Looking after an instrument will reduce the need for professional maintenance, although this is sometimes unavoidable. The most common problem after the playing-in period is a recorder becoming increasingly clogged or muffled in sound, due to the constant exposure to moisture. This makes the wood alternately expand and contract by tiny amounts, causing the block (inside the mouthpiece) to swell and sometimes reduce the efficiency of the instrument. Clogging is encountered more commonly with denser (darker) woods, and can usually be reduced with a few drops of anticondensant or a special detergent. The recorder should be held upside-down and the solution squeezed into the windway via the front 'window' or labium, then blown through to clear any excess.
Revoicing, carried out by a professional, may also sometimes be necessary. The process involves removing and shaving down or reshaping the block, before re-inserting it, and clearing out any deposits at the same time. The recorder will then be re-checked for tuning before its return. Some makers will revoice at a reduced rate or even free of charge within the first year of purchase, particularly with more expensive models, as a certain amount of change is expected while the instrument is played in. Tuning inaccuracies can also be corrected professionally by carefully enlarging the fingerholes, or dripping and moulding wax to make them smaller as appropriate.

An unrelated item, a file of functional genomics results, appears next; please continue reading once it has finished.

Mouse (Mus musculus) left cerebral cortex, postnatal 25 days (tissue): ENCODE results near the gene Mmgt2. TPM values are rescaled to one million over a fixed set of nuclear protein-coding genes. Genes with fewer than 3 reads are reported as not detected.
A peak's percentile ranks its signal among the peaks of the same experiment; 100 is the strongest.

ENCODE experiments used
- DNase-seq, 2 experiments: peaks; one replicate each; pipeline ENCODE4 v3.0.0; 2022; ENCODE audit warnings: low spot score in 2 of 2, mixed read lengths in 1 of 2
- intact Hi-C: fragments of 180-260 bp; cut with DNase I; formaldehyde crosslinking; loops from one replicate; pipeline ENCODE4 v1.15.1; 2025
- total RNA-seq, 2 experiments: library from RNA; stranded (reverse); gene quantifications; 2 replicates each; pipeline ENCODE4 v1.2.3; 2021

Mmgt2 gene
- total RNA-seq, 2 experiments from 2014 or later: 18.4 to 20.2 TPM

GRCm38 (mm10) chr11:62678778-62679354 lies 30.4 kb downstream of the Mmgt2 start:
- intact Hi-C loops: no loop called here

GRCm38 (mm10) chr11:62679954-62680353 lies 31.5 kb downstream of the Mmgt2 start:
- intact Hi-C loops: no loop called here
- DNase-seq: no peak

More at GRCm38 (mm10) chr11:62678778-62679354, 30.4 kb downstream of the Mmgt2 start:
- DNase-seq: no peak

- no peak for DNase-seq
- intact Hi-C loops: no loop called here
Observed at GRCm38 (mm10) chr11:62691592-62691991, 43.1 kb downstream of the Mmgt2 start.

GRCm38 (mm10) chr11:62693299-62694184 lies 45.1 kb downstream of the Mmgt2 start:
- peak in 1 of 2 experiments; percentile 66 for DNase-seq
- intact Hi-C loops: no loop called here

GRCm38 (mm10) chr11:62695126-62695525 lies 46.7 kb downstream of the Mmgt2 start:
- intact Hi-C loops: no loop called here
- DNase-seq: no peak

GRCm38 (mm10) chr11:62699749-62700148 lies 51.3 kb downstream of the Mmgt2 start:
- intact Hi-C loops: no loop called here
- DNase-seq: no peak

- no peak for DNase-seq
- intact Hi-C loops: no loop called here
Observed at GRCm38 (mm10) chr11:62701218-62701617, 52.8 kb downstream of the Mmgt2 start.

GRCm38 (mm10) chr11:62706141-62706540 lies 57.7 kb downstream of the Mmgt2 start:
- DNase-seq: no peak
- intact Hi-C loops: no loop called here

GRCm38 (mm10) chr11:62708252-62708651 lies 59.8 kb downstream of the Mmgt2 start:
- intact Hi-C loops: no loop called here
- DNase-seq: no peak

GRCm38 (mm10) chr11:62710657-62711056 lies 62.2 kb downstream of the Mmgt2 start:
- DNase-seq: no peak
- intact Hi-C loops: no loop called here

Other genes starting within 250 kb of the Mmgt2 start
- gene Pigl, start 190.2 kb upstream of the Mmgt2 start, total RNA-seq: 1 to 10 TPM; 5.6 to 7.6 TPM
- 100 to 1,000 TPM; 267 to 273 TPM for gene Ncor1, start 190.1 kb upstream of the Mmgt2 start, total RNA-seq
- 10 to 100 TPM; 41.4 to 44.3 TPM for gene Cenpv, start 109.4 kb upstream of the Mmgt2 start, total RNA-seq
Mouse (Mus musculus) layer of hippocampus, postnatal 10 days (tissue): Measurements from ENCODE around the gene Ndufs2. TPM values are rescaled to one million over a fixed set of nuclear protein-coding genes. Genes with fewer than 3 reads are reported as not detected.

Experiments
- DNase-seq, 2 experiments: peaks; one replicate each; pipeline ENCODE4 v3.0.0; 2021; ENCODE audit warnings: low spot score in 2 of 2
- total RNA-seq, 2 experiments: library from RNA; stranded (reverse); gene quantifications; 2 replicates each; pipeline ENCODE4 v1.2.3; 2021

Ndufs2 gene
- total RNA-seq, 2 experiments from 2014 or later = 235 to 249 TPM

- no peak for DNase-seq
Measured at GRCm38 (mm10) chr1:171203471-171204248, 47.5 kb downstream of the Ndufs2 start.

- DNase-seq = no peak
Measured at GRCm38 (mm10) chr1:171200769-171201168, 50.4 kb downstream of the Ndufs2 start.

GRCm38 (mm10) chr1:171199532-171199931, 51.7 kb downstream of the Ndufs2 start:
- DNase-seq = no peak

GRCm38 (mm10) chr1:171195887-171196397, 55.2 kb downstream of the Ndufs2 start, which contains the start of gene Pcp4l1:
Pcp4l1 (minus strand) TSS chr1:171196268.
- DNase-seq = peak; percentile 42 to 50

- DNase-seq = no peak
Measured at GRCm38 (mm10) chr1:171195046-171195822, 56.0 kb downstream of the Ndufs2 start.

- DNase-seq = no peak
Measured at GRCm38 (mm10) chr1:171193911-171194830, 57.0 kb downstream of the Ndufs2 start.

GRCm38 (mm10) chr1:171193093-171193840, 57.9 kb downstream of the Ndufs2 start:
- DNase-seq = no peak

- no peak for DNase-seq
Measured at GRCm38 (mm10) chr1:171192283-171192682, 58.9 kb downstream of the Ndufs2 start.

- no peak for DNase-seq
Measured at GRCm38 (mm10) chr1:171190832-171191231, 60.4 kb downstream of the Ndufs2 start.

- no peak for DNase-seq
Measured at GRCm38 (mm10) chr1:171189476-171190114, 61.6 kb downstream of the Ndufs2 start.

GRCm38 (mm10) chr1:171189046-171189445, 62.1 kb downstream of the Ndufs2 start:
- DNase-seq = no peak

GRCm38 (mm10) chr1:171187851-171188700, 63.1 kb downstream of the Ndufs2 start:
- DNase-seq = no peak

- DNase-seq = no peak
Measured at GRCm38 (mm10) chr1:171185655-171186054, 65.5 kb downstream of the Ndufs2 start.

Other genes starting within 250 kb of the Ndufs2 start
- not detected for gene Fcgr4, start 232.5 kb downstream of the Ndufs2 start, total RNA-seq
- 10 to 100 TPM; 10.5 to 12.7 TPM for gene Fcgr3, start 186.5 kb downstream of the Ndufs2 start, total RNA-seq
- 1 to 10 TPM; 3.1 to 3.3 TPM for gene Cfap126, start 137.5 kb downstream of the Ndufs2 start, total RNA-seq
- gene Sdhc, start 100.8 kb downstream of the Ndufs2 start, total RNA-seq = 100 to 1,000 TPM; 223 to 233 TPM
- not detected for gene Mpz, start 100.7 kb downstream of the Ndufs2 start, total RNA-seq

Some maintenance and ongoing care is the responsibility of the owner. Keeping the cork (or sometimes thread) joints greased will ensure the recorder fits together and comes apart easily - small pots of cork grease are usually included with new instruments, but Vaseline works just as well. Broken cork or unravelled thread is not difficult to fix, and should not be allowed to deteriorate. On large recorders, springs, key mechanisms and pads will occasionally require attention.
Regular oiling of the inside bore is essential. Depending on the wood and the frequency of playing, attention with almond oil roughly once a month will keep it in good condition. This can be a messy process and should preferably be carried out over a cloth or newspaper, with a dedicated recorder mop reserved specifically for the purpose, i.e. not the same mop used to remove condensation caused by playing. The aim is to prevent the inside of the recorder from becoming too dry and therefore prone to cracks - only a thin film of oil should be applied, and it should not be allowed to collect in the fingerholes. The labium surface should also be lightly oiled with a paintbrush, and any excess oil wiped away with a cloth. It's vital that the recorder is absolutely dry before oiling - it should not have been played for one to two days beforehand. After oiling, do not play it for at least another day, leaving it outside the case to allow the oil to seep into the wood. Almond oil is often available from larger chemist stores.
After several years of playing, the thumbhole may begin to wear away. The initial stages of this type of damage are not harmful to the recorder and can be mended, but extensive wear will make the higher notes more difficult to reach and control. A professional can fix this using a process known as 'thumb-bushing', where the back hole will be gouged out to a larger diameter in order to insert a plastic ring, thereby recreating a thumbhole of the original size.